James:­ I went to the goddamn store like an adult and had human interactions. Later, retiring to my homestead, I wrapped the cord around my neck (to test the density, I’m no fool). Also, I use a nice Sure mic.

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Did you do any test episodes prior to launch or go straight in?

Haha, we actually got together to just record a test episode the first time. When we finished I thought it went pretty well but from the beginning, I wasn’t planning on posting it. It went well enough though that we figured “eh, why not?” And we went with it.

Owen: I was so nervous I thought I was going to pass out. I’m not super social, so jumping right in was an adventure.

Jarron:­ I don’t drink soda. On the first podcast, I drank a Mountain Dew. I was wired. It was a great first time, and I’m glad it went well.

James:­ The only testing I do is to see how many articles of clothing I can remove before Tony makes me put them back on.

What’s the process like for all of you in deciding what to discuss on the show?

­ We have a shared document on Google Docs that we add topics to throughout the days between episodes. We draw from that during recording.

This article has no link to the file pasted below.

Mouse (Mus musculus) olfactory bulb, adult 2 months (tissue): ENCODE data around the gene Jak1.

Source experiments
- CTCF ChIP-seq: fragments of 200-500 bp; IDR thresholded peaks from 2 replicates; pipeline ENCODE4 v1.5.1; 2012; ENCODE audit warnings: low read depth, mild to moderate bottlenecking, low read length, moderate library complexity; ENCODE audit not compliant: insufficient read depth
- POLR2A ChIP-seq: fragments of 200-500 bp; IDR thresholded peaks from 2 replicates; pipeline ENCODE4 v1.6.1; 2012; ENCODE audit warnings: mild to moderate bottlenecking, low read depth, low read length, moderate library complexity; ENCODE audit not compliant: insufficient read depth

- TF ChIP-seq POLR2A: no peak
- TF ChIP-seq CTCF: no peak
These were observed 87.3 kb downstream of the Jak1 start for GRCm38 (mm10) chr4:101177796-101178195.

Owen:­ Tony does great at driving the show, even though we make it hard for him sometimes. We supply content and as a group, we segue through all of our show prep. Some segues are awesome, some are done by James, haha.

Jarron:­ I read a ton of tech news. I make sure any topics I add to the show notes are of the highest caliber. Then Tony asks Owen to talk about the Kickstarter flavor of the week, and we run out of time. Jokes! It’s a balancing act to decide what to keep and remove.

James: You ever play spin the bottle, Boris? Yes.

What’s the reception been like so far from the listeners? What kind of challenge has it been growing your audience?

­ So reception has been really positive from the listeners! We don’t have a ton, about 320 per episode, but everyone seems to like it that has tuned in. That’s definitely encouraging since we have a ton of fun recording.